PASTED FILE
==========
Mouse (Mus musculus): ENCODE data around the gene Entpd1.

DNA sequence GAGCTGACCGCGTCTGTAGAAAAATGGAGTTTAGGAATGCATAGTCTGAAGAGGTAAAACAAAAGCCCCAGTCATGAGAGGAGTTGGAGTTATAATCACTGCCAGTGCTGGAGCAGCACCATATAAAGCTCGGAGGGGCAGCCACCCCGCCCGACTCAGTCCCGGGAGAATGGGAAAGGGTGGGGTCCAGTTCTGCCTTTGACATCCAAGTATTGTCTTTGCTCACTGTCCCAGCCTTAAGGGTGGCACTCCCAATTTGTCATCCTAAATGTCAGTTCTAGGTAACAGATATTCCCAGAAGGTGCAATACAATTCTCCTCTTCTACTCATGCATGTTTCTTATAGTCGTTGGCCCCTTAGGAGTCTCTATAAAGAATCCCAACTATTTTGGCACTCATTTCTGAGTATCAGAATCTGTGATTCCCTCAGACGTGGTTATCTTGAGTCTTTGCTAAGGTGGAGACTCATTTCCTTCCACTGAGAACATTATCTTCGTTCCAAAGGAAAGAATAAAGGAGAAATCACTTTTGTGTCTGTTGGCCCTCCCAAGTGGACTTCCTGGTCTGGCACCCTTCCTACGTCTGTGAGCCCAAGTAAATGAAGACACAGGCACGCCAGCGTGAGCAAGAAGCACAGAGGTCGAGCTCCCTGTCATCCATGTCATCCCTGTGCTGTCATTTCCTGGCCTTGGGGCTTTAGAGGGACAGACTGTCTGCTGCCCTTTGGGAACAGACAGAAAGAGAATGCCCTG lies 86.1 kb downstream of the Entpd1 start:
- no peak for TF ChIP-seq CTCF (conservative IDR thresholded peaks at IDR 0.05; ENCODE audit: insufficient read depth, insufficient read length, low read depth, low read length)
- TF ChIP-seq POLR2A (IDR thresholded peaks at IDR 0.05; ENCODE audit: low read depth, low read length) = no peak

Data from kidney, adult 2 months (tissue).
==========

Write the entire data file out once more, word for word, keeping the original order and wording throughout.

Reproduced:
Mouse (Mus musculus): ENCODE data around the gene Entpd1.

DNA sequence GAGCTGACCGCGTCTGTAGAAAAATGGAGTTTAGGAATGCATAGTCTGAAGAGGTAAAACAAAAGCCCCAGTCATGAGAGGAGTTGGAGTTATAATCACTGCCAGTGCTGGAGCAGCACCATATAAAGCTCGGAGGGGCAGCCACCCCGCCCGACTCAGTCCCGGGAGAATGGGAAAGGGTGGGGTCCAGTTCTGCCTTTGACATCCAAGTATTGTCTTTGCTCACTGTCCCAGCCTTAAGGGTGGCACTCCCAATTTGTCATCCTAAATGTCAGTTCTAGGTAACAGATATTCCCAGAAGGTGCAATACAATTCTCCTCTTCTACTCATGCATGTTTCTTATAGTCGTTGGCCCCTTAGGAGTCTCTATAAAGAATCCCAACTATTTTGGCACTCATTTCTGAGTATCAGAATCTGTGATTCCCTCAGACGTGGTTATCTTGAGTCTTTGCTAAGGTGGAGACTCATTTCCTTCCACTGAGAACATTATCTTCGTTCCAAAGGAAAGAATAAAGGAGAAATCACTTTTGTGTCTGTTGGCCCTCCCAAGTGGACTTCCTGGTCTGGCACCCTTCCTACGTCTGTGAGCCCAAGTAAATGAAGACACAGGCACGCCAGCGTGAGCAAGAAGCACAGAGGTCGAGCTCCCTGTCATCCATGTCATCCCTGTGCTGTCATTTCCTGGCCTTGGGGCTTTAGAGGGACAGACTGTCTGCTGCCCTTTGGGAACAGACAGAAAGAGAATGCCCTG lies 86.1 kb downstream of the Entpd1 start:
- no peak for TF ChIP-seq CTCF (conservative IDR thresholded peaks at IDR 0.05; ENCODE audit: insufficient read depth, insufficient read length, low read depth, low read length)
- TF ChIP-seq POLR2A (IDR thresholded peaks at IDR 0.05; ENCODE audit: low read depth, low read length) = no peak

Data from kidney, adult 2 months (tissue).